Now that the electronic logging device (ELD) mandate is in force, it is time to look in a crystal ball to see what we can expect in the near future.
To begin, motor carriers and drivers subject to the ELD rule were required start using ELDs by December 18, 2017, unless they were using a grandfathered Automatic On-board Recording Device (AOBRD). Failure to comply could and would likely result in fines and penalties against both drivers and motor carriers.
Despite this fact, there’s still a significant number of motor carriers both small, medium and large that have yet to deploy an electronic logging device. The motivation for not moving forward with ELD is, likely, due to fact that the Commercial Vehicle Safety Alliance (CVSA), which is a nonprofit association representing state, provincial, territorial and federal law enforcement agencies, announced shortly before the ELD launch that State Inspectors will use soft enforcement during and agreed implementation phase.
What this means is that from December 18, 2017 to April 1, 2018 roadside enforcement personnel have begun documenting violations on roadside inspection reports against drivers, but they have not been ordered off the road, or out-of-service.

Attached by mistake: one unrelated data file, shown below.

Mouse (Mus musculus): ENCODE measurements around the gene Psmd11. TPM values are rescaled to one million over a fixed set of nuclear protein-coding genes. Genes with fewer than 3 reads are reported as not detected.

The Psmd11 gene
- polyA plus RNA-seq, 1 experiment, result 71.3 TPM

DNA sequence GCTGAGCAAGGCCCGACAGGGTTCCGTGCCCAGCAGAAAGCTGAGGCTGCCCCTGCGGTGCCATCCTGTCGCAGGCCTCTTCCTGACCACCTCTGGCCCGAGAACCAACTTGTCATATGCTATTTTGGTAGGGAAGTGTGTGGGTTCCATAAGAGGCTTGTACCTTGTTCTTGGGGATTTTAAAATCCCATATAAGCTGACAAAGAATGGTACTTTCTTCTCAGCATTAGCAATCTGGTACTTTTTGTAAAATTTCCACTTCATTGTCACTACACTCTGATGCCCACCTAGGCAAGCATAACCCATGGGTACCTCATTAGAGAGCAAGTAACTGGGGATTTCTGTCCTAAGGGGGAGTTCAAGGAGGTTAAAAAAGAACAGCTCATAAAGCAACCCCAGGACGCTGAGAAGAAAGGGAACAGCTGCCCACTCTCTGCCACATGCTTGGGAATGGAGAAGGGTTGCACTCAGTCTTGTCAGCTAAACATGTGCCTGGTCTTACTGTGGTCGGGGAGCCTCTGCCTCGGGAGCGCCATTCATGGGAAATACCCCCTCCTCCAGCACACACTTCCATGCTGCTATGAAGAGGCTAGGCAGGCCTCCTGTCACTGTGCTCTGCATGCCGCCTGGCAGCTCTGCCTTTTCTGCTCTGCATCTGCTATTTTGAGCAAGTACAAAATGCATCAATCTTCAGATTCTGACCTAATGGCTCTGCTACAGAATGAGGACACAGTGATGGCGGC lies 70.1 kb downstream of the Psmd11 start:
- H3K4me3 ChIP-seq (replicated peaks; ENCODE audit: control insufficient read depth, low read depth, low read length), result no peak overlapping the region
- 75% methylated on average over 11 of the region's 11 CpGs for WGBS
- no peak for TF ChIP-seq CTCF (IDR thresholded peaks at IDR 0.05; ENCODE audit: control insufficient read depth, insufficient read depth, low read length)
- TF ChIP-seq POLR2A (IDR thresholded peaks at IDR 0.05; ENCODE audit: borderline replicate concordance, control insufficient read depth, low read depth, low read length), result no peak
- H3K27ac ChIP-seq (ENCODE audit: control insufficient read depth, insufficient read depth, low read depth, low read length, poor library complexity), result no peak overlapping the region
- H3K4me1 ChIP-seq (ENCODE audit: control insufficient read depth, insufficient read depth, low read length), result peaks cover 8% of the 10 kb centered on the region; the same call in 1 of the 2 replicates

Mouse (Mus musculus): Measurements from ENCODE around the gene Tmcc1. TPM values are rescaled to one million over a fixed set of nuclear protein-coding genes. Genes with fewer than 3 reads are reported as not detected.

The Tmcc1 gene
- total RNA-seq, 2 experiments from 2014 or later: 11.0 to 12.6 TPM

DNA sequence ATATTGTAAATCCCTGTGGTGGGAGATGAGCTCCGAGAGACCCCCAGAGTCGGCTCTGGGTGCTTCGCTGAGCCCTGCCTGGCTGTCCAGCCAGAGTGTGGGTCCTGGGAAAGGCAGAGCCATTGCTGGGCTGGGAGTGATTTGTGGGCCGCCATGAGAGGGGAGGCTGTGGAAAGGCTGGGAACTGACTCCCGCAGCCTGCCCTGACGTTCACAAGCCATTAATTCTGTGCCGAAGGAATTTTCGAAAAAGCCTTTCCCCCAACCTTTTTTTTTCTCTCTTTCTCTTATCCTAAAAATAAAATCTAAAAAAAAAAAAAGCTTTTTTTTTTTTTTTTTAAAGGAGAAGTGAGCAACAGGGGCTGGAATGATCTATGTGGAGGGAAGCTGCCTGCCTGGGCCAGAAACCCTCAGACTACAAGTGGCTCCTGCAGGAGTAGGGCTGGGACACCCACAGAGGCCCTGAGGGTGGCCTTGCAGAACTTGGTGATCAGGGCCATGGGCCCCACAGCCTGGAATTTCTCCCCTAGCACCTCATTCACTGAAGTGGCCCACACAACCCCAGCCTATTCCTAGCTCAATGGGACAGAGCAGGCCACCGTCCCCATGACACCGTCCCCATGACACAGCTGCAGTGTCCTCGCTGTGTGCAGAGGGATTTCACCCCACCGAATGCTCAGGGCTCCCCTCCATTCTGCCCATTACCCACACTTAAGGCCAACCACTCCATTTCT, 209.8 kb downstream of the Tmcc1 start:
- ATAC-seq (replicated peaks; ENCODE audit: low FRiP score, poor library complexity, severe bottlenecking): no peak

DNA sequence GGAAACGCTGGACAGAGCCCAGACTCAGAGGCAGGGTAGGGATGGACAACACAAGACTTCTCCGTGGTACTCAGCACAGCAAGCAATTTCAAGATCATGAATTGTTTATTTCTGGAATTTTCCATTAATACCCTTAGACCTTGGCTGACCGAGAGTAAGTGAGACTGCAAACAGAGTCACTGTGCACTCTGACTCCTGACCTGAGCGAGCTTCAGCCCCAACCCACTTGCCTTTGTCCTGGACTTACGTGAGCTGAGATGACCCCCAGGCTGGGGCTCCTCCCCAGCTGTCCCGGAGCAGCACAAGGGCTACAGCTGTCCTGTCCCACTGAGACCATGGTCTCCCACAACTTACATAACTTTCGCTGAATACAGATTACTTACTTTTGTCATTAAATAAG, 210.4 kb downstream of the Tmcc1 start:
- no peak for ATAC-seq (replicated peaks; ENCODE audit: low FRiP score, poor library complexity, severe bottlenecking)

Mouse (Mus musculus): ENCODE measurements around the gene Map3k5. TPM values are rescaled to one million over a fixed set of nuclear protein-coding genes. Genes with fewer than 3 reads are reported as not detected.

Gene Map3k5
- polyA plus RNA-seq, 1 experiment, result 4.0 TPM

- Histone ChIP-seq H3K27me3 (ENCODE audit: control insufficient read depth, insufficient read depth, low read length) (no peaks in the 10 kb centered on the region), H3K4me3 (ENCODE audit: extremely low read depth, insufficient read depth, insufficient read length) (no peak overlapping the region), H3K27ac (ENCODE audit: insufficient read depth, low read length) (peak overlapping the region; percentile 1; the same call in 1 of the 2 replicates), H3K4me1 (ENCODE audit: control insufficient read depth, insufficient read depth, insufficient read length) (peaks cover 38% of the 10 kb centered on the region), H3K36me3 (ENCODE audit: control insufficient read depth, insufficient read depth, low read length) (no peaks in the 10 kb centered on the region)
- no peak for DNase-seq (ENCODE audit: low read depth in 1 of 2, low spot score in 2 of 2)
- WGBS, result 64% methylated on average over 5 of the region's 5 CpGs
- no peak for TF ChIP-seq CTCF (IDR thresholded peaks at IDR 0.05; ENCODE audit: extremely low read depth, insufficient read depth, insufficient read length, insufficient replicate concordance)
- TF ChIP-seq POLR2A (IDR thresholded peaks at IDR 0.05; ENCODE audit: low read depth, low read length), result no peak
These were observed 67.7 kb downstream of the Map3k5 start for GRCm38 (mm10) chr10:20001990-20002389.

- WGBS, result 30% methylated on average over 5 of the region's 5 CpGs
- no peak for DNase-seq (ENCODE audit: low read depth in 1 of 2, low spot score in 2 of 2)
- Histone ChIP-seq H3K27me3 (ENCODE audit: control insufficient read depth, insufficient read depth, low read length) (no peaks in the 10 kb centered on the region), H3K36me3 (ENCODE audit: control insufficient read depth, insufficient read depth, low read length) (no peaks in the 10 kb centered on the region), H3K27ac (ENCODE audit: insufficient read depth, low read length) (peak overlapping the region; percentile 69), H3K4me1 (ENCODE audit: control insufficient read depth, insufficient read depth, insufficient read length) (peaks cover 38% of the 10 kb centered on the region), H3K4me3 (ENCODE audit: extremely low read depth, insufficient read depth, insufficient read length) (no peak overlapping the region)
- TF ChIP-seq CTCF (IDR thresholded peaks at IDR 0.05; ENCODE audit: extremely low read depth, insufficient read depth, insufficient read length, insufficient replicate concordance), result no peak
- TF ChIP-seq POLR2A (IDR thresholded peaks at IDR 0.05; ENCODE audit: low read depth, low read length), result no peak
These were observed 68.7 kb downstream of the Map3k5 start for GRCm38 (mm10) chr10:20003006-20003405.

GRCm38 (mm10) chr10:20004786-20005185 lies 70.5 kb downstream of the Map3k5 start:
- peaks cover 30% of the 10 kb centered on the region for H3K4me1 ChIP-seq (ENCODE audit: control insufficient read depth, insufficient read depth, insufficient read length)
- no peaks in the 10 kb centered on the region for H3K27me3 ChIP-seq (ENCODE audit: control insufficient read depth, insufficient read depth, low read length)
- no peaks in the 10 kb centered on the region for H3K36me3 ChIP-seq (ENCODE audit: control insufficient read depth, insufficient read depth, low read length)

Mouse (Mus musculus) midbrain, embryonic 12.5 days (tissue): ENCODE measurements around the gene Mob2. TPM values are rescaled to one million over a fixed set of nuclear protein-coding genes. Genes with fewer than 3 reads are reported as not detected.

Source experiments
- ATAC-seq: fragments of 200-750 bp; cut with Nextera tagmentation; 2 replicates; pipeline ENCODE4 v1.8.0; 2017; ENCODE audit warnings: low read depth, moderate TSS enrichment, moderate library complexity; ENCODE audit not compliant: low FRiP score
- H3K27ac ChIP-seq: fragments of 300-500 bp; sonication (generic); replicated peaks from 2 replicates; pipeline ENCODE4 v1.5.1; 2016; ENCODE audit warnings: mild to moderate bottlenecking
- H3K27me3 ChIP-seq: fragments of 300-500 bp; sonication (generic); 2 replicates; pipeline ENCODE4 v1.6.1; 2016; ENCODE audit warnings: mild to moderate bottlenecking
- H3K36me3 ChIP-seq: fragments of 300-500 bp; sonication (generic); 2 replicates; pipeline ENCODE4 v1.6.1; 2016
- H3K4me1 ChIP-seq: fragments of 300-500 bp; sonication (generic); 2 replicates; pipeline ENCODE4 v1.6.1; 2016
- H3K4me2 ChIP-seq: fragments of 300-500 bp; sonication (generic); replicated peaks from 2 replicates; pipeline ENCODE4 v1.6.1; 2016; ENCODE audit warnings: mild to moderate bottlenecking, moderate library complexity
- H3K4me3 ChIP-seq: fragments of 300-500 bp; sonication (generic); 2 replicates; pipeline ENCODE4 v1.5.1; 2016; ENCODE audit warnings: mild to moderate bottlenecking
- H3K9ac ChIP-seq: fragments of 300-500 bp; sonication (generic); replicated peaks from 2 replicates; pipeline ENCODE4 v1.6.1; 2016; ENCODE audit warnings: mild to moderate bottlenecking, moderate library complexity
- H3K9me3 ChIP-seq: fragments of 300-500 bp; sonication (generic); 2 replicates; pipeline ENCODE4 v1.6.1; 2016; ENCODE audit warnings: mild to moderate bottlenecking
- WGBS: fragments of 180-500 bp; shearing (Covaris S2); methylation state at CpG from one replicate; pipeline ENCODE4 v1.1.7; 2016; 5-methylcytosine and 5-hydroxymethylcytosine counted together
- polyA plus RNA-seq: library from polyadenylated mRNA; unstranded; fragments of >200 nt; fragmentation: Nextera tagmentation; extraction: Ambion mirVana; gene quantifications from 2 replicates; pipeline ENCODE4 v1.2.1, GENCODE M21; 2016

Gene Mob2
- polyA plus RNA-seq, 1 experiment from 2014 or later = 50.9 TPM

What many drivers are witnessing is enforcement personnel using their own personal discretion to decide whether to issue citations and penalties to commercial motor vehicle drivers, operating vehicles without a compliant ELD. Depending on a fleet size, one citation would likely pay for the associated costs of the ELD for a motor carrier.
What happens after April 1, 2018, is that citations and penalties will continue to be issued to drivers. The difference is that non-compliance with ELD will also now affect a motor carrier’s Hours-of-Service (HOS) Compliance Behavior Analysis and Safety Improvement Category (BASIC) scores. Equally significant is that a driver can and will be placed out of service (OOS) under the CVSA criteria for non-compliance with the ELD rules.
What this means is that motor carriers will have a significant challenge trying to keep their customers satisfied, when their freight is not delivered to its final destination according to agreed timelines, due to an OOS order on their driver.
Therefore, although the April 1, 2018 effective date for applying ELD out-of-service criteria does give truckers and shippers time to adjust to the rules, there are consequences for not complying both before and after April 1, 2018 date.
Some motor carriers may elect to not deploy the technology until after getting unwanted enforcement attention at roadside. Still, others may elect to continue operating without ELD, with the associated fines and penalties as being merely the cost of doing business until April 1, 2018.
From an ELD vendor perspective, it’s reasonable to assume that by mid-March 2018 there will be yet another spike of ELD orders placed by motor carriers to avoid the ramped-up enforcement that will start on April 1, 2018. Therefore, owner-operators, fleet operators, brokers, and shippers should not delay their ELD compliance plans.
Those that do not take advantage of the 3-month reprieve, may find themselves in a very challenging operational situation on April 1, 2018, if they have not selected and deployed an ELD solution.